Search Images Maps Play YouTube News Gmail Drive More »
Sign in
Screen reader users: click this link for accessible mode. Accessible mode has the same essential features but works better with your reader.


  1. Advanced Patent Search
Publication numberUS3530061 A
Publication typeGrant
Publication dateSep 22, 1970
Filing dateJul 16, 1969
Priority dateJul 16, 1969
Publication numberUS 3530061 A, US 3530061A, US-A-3530061, US3530061 A, US3530061A
InventorsMilton Braid, Bernard A Orkin
Original AssigneeMobil Oil Corp
Export CitationBiBTeX, EndNote, RefMan
External Links: USPTO, USPTO Assignment, Espacenet
Stable hydrocarbon lubricating oils and process for forming same
US 3530061 A
Abstract  available in
Previous page
Next page
Claims  available in
Description  (OCR text may contain errors)

5 Claims ABSTRACT OF THE DISCLOSURE A lubricating oil product fraction of hydrocracking comprising polycyclic hydrocarbons is made resistant to deterioration upon exposure to light and air by contacting the lube oil fraction with a solid contacting agent having hydrogenation/dehydrogenation properties under particularly selected conditions of temperature, space velocity and hydrogen pressure.

CROSS-REFERENCE TO RELATED APPLICATIONS This application is acontinuation-in-part of application Ser. No. 630,221, filed Apr. 12, 1967, now abandoned.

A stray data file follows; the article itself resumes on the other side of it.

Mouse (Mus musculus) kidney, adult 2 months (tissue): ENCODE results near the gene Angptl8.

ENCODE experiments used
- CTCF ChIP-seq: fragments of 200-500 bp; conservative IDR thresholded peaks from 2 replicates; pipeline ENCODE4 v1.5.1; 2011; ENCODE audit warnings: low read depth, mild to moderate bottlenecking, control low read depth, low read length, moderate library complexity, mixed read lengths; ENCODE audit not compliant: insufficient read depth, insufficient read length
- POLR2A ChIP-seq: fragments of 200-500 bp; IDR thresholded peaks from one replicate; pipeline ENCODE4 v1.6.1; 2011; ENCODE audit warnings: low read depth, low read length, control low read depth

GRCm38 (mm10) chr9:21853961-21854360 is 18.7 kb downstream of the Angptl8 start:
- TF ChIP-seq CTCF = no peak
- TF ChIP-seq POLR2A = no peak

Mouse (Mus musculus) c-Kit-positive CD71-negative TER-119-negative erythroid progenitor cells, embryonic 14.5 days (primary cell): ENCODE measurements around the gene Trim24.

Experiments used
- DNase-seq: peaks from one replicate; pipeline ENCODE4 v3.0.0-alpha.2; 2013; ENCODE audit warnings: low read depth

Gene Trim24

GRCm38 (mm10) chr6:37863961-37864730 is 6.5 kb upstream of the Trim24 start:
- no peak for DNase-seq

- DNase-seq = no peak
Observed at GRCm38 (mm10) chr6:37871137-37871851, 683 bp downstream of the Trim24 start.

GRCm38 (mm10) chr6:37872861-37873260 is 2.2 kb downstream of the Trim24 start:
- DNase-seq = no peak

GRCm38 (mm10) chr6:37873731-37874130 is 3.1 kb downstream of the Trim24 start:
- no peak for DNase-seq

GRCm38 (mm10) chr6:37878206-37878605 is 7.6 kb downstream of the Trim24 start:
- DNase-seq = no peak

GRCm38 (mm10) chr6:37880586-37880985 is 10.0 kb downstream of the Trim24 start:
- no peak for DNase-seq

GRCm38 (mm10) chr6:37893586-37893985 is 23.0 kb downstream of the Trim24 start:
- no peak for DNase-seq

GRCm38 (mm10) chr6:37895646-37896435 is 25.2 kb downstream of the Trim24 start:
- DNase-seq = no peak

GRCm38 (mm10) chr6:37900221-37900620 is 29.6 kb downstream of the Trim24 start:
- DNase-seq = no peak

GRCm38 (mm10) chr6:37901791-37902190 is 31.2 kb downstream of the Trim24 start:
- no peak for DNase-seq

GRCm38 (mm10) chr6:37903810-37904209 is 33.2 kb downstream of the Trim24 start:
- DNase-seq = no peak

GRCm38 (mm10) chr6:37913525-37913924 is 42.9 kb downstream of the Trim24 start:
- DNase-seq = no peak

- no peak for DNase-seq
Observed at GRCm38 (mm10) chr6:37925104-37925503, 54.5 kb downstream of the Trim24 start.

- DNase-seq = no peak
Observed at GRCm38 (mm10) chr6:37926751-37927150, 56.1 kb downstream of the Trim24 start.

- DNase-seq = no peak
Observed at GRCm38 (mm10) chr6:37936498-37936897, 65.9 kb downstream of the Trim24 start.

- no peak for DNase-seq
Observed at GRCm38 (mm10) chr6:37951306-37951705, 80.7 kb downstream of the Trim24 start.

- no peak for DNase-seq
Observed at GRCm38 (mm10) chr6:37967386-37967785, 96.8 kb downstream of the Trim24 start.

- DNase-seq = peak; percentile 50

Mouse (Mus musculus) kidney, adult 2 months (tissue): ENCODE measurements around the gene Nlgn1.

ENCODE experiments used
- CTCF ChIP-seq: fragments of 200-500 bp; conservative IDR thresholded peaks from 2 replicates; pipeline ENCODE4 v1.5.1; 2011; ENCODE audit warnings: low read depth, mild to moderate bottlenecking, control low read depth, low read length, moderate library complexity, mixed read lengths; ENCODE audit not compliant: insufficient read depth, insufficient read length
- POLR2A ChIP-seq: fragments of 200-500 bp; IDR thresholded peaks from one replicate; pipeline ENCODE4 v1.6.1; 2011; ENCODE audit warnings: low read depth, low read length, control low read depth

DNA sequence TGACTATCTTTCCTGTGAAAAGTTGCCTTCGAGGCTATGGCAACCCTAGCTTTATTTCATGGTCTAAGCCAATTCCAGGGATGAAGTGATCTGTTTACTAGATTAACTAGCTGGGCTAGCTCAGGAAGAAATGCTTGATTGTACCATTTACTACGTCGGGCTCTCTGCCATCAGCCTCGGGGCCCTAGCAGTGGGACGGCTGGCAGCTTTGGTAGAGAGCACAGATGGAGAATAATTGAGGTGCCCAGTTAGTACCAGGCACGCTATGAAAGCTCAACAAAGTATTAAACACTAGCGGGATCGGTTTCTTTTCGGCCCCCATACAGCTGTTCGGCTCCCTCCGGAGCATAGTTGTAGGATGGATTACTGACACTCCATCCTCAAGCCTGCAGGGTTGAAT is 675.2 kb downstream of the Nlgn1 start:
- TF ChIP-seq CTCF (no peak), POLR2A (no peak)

FIELD OF INVENTION This invention relates to the preparation of stable hydrocarbon lubricating oils which are resistant to deterioration upon exposure to light and air, and to the method for obtaining the same.

DESCRIPTION OF THE PRIOR ART For many years, lubricating oils have been obtained from hydrocarbon oils of various character by fractional distillation. In order to obtain lubricants of relatively high viscosity index (V.I.), it has been the practice to subject the oils to solvent extraction to remove components serving to lower the V1. The solvent extracted lubricants are resistant to light and air; however, they are generally fortified with one or more additives in order to improve their resistance to oxidation during use and the like.